Wednesday November 21, 2018
Home World Britain&#8217...

Britain’s Princess Beatrice Speaks Out About Online Bullying

Beatrice said mobile technology should be a force for good for girls in developed and developing countries

0
//
Princess Beatrice
Britain's Princess Beatrice is pictured at the wedding of Princess Eugenie and Jack Brooksbank at St. George's Chapel in Windsor Castle. VOA
Republish
Reprint

Bullied herself online, Britain’s Princess Beatrice is determined to ensure other girls are equipped to deal with internet abuse and get the best from the digital world.

Beatrice — who as the eldest daughter of Prince Andrew and his former wife, the Duchess of York, is eighth in line to the British throne — said her bullying, about her weight and her appearance, were very public and could not be ignored.

But she said other girls faced this in private and needed to be encouraged to speak out and to know where to get support, which prompted her to get involved in campaigns against cyber bullying.

A recent study by the U.S.-based Pew Research Center found about 60 percent of U.S. teens had been bullied or harassed online, with girls more likely to be the targets of online rumor-spreading or nonconsensual explicit messages.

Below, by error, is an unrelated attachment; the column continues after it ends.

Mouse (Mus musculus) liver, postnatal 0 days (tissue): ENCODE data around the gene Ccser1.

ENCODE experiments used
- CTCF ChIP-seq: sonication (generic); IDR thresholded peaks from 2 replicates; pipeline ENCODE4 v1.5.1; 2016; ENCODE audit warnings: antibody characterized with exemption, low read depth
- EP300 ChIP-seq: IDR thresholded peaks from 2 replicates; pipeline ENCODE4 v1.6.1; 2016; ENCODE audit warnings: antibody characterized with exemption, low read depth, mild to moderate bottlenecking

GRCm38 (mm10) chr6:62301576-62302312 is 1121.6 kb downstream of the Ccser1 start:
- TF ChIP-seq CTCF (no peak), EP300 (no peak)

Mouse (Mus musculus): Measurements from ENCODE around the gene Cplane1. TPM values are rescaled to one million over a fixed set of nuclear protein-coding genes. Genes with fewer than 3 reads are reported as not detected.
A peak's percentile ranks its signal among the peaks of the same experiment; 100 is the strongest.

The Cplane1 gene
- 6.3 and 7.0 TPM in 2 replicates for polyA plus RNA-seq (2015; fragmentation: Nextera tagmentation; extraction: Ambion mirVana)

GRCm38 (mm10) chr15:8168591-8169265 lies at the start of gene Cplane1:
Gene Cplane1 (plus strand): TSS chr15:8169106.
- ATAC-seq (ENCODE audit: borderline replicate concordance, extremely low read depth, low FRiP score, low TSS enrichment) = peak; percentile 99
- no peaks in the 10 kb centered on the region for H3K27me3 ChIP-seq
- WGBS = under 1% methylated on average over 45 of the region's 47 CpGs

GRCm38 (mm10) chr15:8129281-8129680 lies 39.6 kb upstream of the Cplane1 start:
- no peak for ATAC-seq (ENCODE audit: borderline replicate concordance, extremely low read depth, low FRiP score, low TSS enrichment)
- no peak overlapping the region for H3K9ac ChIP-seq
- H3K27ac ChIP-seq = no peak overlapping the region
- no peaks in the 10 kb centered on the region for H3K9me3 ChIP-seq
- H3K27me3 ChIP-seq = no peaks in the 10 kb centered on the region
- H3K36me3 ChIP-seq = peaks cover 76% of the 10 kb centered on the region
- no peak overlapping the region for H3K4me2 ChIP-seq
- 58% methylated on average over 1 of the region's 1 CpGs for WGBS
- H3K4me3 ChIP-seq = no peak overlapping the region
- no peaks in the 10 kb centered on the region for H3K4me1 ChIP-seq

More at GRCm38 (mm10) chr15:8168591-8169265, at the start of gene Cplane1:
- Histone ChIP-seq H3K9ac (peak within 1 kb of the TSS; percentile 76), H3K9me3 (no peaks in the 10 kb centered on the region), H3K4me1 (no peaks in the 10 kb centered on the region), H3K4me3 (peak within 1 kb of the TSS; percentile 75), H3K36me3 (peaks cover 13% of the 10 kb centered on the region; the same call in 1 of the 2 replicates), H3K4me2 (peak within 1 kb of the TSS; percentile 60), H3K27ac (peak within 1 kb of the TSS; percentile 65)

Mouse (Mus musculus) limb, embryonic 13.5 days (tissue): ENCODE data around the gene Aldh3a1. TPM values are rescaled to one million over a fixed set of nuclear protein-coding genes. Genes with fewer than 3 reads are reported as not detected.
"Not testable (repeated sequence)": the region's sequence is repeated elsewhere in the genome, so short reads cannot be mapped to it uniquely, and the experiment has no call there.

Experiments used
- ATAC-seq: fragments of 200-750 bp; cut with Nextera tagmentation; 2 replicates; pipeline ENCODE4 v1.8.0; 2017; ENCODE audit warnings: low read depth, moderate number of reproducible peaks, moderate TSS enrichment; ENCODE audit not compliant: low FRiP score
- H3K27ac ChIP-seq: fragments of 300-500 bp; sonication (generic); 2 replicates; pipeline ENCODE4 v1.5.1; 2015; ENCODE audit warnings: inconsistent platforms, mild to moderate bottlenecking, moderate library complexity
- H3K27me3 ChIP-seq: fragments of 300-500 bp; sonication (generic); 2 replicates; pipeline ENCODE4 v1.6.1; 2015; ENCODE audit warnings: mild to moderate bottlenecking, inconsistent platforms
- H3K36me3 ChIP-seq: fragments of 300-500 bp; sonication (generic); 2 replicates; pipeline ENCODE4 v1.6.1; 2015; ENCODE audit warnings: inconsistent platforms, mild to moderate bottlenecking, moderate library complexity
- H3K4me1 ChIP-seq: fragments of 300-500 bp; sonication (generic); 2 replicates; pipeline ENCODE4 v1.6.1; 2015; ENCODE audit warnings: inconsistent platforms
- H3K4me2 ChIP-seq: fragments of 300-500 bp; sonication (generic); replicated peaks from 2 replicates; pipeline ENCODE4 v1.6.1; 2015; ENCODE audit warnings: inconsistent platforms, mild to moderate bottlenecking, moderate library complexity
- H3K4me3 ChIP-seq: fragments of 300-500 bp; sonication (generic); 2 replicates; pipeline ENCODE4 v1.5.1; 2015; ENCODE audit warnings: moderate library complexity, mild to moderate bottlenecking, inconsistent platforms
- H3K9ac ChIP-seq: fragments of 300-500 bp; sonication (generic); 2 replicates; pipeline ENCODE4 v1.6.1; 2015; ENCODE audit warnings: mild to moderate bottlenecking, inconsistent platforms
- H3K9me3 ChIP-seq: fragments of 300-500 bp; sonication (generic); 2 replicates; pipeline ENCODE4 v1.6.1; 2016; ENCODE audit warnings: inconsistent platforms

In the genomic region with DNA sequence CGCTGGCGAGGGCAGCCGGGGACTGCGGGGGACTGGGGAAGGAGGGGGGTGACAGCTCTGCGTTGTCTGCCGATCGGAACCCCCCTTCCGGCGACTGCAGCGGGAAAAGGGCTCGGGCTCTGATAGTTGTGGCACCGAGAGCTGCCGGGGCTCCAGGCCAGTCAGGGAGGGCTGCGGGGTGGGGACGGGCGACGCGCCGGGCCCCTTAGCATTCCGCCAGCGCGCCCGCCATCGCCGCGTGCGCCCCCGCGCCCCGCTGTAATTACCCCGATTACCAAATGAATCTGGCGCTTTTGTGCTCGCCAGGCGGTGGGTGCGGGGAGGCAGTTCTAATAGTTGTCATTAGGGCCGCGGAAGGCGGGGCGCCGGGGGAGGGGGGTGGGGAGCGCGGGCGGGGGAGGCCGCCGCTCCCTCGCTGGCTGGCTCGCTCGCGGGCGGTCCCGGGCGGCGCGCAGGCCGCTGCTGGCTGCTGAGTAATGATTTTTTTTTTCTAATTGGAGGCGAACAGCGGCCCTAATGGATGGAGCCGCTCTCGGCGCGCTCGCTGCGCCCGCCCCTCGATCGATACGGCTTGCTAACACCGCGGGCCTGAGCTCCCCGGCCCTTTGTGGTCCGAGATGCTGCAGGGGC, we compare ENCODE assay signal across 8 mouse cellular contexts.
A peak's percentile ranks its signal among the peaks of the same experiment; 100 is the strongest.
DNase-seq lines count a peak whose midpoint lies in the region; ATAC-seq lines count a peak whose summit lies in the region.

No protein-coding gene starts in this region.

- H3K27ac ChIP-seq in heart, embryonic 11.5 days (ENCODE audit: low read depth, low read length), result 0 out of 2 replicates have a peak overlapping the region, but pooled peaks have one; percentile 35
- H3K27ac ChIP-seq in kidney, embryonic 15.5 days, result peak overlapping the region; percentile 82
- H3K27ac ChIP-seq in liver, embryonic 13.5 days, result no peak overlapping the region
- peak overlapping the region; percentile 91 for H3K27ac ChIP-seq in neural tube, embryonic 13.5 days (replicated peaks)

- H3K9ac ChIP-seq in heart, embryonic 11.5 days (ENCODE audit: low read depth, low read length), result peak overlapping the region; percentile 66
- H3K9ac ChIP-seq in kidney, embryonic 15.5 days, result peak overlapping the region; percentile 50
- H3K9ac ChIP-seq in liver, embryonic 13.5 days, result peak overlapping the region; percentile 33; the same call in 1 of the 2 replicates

cyberbullying, beatrice
One in two parents in the current survey reported knowing a child in their community who had been cyberbullied, up from 45 per cent in 2011. Pixabay

“You’d like to say don’t pay attention to it … but the best advice is to talk about it,” Beatrice, 30, told the Thomson Reuters Foundation during an interview on Wednesday at the Web Summit, Europe’s largest annual technology conference.

“Being a young girl, but now being 30 and a woman working full time in technology, I feel very grateful for those experiences. But at that time it was very challenging.”

Beatrice, who works at the U.S.-based software company Afiniti, co-founded the Big Change Charitable Trust with a group of friends, including two of Richard Branson’s children, in 2010 to support young people who also grew up in the public eye.

Campaign